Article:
The two children were laughing as they tried to catch the red leaves raining down from the sugar maples. A cold wind brought the promise of frost by morning and she shivered as she tried to keep the children on the narrow path. A fall in the river would be dangerous this time of year. When she glanced up, she instinctively reached for the children’s hands. A man, whose untucked shirt was dripping with red, was approaching. As he got closer, he showed a toothless grin, tipped his hat politely, and said…

(Stories need only touch on this topic in some way to qualify.)



The narrow riverbank was bitterly cold as Fall had taken full effect in their small town. Her kids, playing in front of her, tried to catch maple leaves as they fell to earth, the dream being to hold one that had never before laid upon the ground. Usually, this meant that they would be cherished long into the winter, until early in the spring when she could finally throw them out, without fear of the children noticing they had gone.

She was looking at her children’s feet as they played, trying not to react when they got closer to the edge of the river, knowing that they no longer needed the constant supervision and guidance she had been used to giving when they were younger.

“Excuse me, Ma’am.”

She was startled by a sudden gruff voice speaking to her and instinctively moved between her children and the man who was now standing before her. He was soaking wet, like he had just come out of the water, but his t-shirt was soaked in red. He was smiling, but his toothless grin agitated her, though she could not reason why. She noticed too that he had some leaves stuck in his beard, suggesting maybe he had fallen in the river, but why the red?

“I’m sorry” she said as she attempted to hurry the kids past and away from the potential danger.

“I know I must look a sight” the man said, “but I just need some help. My vehicle you see, it fell into the river and the others, well they’re alright but I lost my dentures, my clothes are ruined and I can’t go back like this. She’ll be so mad.”

“I’m very sorry” said the woman, “But I can’t help. I’m sorry you fell in, but I’m sure the others can help you.”

The man smiled warmly. “Oh they do normally, but I fear this might be beyond what they’re capable of.” He rinsed off his bobble hat and placed it back on his head, tilting it back slightly in acknowledgement. “Sorry to have startled you, Ma’am.”

The woman wanted to move on but she felt her children staring at her. “Come on Mom, can’t we help him?” They looked pleadingly at her. “You’re always saying kindness is magic.”

Her own words struck a chord in her and she gave the man another look over. He did seem relatively harmless, but even still, she could always get a knife from her kitchen and keep him back should he end up being a maniac. From the look of him, he would not be able to run as fast as the children anyway, so she they could always flee if needed.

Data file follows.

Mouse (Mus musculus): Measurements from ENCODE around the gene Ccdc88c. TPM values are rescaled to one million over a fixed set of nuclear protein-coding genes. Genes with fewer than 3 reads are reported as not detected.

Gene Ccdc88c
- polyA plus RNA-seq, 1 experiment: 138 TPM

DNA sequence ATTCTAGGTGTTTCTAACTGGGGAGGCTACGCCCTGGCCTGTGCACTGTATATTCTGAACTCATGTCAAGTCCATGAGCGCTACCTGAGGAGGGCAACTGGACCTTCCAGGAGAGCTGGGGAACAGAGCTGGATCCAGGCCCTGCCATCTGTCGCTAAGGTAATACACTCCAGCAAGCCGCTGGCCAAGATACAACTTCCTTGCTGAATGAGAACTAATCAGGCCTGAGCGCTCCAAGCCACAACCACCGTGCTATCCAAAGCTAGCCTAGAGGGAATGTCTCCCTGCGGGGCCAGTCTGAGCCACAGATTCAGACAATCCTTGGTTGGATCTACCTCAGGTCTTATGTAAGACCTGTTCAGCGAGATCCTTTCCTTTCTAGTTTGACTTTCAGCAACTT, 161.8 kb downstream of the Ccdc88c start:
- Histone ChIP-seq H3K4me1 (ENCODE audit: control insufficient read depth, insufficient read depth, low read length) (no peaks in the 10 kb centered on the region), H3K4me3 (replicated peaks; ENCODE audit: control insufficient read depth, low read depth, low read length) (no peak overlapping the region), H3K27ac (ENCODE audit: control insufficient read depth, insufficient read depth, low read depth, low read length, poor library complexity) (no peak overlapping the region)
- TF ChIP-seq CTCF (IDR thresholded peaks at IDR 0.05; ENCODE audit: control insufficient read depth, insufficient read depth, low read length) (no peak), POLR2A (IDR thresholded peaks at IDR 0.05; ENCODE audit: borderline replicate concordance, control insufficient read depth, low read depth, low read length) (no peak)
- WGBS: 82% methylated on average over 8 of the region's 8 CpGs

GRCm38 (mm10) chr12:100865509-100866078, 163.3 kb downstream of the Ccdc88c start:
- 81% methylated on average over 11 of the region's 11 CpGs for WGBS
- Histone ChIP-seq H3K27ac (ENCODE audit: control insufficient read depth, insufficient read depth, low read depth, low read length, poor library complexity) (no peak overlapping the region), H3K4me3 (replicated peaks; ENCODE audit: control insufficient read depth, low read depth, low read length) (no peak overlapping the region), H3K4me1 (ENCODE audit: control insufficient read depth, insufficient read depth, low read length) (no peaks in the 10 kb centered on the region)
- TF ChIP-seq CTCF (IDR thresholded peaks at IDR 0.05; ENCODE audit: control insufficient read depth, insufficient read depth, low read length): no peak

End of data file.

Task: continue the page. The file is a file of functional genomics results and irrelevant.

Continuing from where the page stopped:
“Okay” she said. “Of course, of course. How can we help you, sir?”

“Well I need to dry off these clothes” he said, holding up a soaking wet pink garment in his arms and indicating to his pants, which were in an identical condition. “And something to warm up the insides would be much appreciated, too, if at all possible.”

The woman took this in and nodded “Okay. We can do that. Our house is just up here. I can turn the fire on to dry your clothes and I can make you some split pea soup if you like, or a cup of hot cocoa. But you should probably wash, too. Your beard looks like there are animals nesting in there!”

The man reached up, felt the leaves in his bushy beard and gave a hearty laugh that made the children look at each other with a smile. “Ho, well thank you, onward we shall go!” he said, brushing the leaves to the floor.

After he was washed up and had eaten his soup, he looking sadly at his clothes drying by the fire. “She’ll be so annoyed,” he said. “She told me that I shouldn’t be trying it out and I should just stick to the old suit. And now look, the color…”

“I think pink is your color,” the younger of the children told him.

“Oh no,” he said to the girl. “It was a nice bright red before I fell into the water and that is definitely my color.”

The woman looked at him quizzically. “Where do you live?”

“Oh, a long way from here,” he said.

“What brings you here then?” she said, picking up his dried out clothes and folding them neatly.

“I just wanted to get ready, I’ve got a big trip coming up in a couple of months and sometimes I worry that I’m getting too old. If one day I suddenly find out I am, rather discover it in Fall than in December. At least there’s time to plan ahead then.”

There was a jingling of bells outside the house and he smiled. “They did it,” he said and took his clothes from the woman. “Your kindness is appreciated, all of you.” He strode across to the door and, as he exited, he turned around once more and said warmly, “You’ll be on the nice list again this year, no question!” And with a smile and a sparkling wink, he was gone.